Benny Gantz, the leader of Israel’s Blue and White coalition and the main rival to incumbent Prime Minister Benjamin Netanyahu, has announced his support for the annexation of the Jordan Valley, ahead of the Israeli elections on 2 March.
The valley is situated on the eastern edge of the West Bank, part of the Palestinian territories which, while under Israeli military occupation, are not formally part of the State of Israel. Gantz has described the area as an “eastern defensive wall in any future scenario,” and said it was “an inseparable part of the State of Israel.”
The announcement comes amidst ongoing uncertainty regarding legal proceedings against Netanyahu for corruption charges. Netanyahu has suggested he may drop a request for immunity from those charges should Gantz back moves to annex the Jordan Valley immediately, rather than merely committing to it as post-election pledge.
Gantz’s announcement is a blow to hopes, already thin, that he would be a less hawkish premier than Netanyahu. He has frequently criticised Netanyahu from the right on security issues, including denouncing him for being insufficiently tough against the Hamas semi-state in Gaza.
With the only two feasible contenders for Israel’s prime ministership now committed to the formal annexation of Palestinian territories, the prospects for Palestinians winning their right to an independent state of their own, free of Israeli military occupation and blockade, are even more difficult.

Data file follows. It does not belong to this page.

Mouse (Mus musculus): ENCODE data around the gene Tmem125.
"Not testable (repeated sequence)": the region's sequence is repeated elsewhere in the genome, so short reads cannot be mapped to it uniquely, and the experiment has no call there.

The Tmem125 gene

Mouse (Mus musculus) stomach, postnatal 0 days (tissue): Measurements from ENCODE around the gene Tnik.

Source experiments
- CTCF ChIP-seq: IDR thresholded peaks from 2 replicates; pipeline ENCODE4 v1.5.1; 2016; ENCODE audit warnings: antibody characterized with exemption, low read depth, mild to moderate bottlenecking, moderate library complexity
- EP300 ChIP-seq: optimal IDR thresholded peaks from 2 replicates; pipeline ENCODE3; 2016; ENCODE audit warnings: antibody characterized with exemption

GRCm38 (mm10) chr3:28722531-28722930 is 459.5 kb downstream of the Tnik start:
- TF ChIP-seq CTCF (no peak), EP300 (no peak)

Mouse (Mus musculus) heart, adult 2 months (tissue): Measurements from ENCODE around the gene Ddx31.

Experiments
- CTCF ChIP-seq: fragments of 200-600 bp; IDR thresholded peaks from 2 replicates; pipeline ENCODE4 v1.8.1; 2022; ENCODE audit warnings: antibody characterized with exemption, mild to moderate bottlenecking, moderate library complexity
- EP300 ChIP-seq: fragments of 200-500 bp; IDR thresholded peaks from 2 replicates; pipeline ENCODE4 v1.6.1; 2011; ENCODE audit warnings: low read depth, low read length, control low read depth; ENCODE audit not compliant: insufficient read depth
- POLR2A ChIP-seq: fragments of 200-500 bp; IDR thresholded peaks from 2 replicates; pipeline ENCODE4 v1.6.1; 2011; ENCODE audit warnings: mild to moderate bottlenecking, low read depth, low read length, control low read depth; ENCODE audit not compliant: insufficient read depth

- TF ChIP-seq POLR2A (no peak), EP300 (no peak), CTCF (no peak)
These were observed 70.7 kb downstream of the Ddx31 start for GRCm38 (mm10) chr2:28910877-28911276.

On the left of Israeli electoral politics, the left-Zionist Meretz party has announced a coalition with Labor, now a mainstream, centrist social-democratic party which has previously participated in centre-right coalition governments, and Gesher, a centrist liberal party. Meretz contested the last elections as part of a more left-wing bloc which also included the Greens, led by former Labor MK Stav Shaffir. Shaffir’s Greens are not participating in the new Labor-Meretz alliance. The move represents a rightwards lurch for Meretz, who had previously been emphasising the need for Jewish-Arab unity, with suggestions that a new, Jewish-Arab leadership of the party might emerge.
However imperfectly, the radical left option in the 2 March election will be represented by Hadash, the electoral front of the (Stalinist) Israeli Communist Party, which participates in the Joint List of Arab parties. The Joint List is incredibly politically diverse, including secular Arab nationalists sympathetic to Ba’athism, Islamists, and Stalinist-inspired leftists. Despite these severe political limitations, Hadash’s participation represents some left-wing and labour movement input into the coalition. Hadash’s Ayman Odeh MK now leads the Joint List, and, following the last elections, indicated he would be prepared to sponsor Gantz for prime minister in order to oust Netanyahu.
With his explicit commitment to annexation, Gantz may now have squandered that goodwill.